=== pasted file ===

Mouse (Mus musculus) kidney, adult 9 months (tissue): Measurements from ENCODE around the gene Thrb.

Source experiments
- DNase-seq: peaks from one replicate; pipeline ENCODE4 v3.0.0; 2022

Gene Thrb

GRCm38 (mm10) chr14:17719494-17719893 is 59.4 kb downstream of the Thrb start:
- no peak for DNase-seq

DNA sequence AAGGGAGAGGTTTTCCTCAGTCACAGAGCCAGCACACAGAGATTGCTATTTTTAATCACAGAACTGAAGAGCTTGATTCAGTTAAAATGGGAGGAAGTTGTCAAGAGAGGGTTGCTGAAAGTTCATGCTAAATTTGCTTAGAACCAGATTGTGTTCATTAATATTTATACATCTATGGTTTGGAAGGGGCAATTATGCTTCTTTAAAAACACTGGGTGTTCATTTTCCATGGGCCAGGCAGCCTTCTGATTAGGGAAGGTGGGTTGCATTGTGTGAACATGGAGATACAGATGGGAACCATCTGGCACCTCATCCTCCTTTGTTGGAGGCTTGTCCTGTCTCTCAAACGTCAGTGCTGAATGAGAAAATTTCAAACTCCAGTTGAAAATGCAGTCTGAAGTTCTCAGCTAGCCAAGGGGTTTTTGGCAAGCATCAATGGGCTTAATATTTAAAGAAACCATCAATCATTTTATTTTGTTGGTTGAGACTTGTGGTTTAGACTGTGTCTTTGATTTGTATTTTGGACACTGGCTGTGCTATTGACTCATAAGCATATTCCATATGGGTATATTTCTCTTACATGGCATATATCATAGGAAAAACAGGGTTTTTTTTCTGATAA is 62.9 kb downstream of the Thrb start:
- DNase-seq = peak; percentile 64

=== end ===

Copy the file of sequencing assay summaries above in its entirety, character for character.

Mouse (Mus musculus) kidney, adult 9 months (tissue): Measurements from ENCODE around the gene Thrb.

Source experiments
- DNase-seq: peaks from one replicate; pipeline ENCODE4 v3.0.0; 2022

Gene Thrb

GRCm38 (mm10) chr14:17719494-17719893 is 59.4 kb downstream of the Thrb start:
- no peak for DNase-seq

DNA sequence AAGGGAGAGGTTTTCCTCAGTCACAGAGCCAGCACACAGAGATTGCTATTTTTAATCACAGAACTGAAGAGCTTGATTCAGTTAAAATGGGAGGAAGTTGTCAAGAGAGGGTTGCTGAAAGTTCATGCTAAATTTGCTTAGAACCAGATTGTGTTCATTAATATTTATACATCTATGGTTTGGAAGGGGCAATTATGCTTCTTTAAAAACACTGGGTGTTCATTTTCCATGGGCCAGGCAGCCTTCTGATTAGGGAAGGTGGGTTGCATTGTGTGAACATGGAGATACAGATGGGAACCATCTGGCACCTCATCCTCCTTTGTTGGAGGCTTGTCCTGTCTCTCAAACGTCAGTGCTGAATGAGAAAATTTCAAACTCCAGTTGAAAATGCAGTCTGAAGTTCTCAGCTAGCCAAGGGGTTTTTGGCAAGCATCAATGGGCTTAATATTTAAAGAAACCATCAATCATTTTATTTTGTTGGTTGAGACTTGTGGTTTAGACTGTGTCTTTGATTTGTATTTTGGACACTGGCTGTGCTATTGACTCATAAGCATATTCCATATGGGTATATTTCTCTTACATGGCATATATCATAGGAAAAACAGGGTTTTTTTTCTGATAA is 62.9 kb downstream of the Thrb start:
- DNase-seq = peak; percentile 64